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Nucleic Acids Res. 2005 Jan 7;33(1):81-94. Print 2005.

Kinetics of tetramolecular quadruplexes.

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Laboratoire de Biophysique, Muséum National d'Histoire Naturelle USM503 INSERM U565, CNRS UMR 5153, 43 rue Cuvier, 75231 Paris Cedex 05, France.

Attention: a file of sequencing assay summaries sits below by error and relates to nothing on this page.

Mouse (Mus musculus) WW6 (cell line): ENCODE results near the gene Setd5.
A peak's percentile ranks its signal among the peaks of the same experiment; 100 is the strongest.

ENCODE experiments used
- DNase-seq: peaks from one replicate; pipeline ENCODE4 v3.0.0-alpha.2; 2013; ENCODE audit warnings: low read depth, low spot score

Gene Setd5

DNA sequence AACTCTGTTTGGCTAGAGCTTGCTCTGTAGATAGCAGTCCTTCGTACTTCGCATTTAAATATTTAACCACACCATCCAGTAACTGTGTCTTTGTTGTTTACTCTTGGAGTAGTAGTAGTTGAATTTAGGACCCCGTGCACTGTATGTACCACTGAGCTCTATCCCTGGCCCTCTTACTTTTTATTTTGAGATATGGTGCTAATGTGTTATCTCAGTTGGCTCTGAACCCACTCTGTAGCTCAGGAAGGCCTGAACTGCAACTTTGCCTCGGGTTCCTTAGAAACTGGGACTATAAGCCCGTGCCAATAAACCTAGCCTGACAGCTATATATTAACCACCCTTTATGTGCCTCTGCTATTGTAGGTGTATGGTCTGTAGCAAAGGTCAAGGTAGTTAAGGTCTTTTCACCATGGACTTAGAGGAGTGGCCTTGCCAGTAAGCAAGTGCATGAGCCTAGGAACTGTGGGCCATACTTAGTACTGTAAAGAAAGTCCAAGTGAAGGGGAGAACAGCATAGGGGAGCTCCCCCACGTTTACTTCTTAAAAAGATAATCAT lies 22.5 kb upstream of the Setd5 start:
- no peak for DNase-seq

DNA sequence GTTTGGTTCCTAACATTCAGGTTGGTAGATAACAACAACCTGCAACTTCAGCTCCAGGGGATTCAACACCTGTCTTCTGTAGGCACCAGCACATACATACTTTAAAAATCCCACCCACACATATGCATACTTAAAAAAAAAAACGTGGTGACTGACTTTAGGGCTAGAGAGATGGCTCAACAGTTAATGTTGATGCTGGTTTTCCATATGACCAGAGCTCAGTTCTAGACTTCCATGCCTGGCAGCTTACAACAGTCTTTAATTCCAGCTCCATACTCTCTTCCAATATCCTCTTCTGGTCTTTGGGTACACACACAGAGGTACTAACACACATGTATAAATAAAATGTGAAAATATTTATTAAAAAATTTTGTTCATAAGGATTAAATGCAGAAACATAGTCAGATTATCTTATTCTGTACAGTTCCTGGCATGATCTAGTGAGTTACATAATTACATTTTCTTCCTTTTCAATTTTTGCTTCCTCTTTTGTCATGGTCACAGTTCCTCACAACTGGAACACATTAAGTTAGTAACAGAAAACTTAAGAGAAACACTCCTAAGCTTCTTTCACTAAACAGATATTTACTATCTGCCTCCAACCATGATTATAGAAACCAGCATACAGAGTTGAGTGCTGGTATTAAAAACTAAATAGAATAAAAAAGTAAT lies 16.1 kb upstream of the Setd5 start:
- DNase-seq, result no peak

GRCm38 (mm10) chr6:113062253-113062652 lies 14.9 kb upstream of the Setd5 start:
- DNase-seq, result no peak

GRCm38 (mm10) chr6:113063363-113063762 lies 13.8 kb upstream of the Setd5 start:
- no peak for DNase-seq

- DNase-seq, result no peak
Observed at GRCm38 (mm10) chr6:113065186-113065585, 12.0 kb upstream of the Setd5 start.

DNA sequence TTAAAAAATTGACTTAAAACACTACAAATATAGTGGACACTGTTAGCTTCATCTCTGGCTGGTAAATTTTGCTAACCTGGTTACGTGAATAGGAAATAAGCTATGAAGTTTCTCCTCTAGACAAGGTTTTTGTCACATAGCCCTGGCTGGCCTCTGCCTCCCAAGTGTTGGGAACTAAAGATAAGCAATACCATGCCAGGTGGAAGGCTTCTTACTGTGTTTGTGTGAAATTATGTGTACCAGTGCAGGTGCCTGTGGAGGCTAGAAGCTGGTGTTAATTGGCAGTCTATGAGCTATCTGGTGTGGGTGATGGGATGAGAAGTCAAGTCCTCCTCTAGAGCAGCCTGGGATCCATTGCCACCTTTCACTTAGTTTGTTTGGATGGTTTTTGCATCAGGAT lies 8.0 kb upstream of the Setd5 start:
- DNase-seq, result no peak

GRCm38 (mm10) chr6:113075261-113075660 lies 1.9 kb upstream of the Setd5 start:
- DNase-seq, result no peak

The melting of tetramolecular DNA or RNA quadruplexes is kinetically irreversible. However, rather than being a hindrance, this kinetic inertia allows us to study association and dissociation processes independently. From a kinetic point of view, the association reaction is fourth order in monomer and the dissociation first order in quadruplex. The association rate constant k (on), expressed in M(-3) x s(-1) decreases with increasing temperature, reflecting a negative activation energy (E (on)) for the sequences presented here. Association is favored by an increase in monocation concentration. The first-order dissociation process is temperature dependent, with a very positive activation energy E (off), but nearly ionic strength independent. General rules may be drawn up for various DNA and RNA sequence motifs, involving 3-6 consecutive guanines and 0-5 protruding bases. RNA quadruplexes are more stable than their DNA counterparts as a result of both faster association and slower dissociation. In most cases, no dissociation is found for G-tracts of 5 guanines or more in sodium, 4 guanines or more in potassium. The data collected here allow us to predict the amount of time required for 50% (or 90%) quadruplex formation as a function of strand sequence and concentration, temperature and ionic strength.

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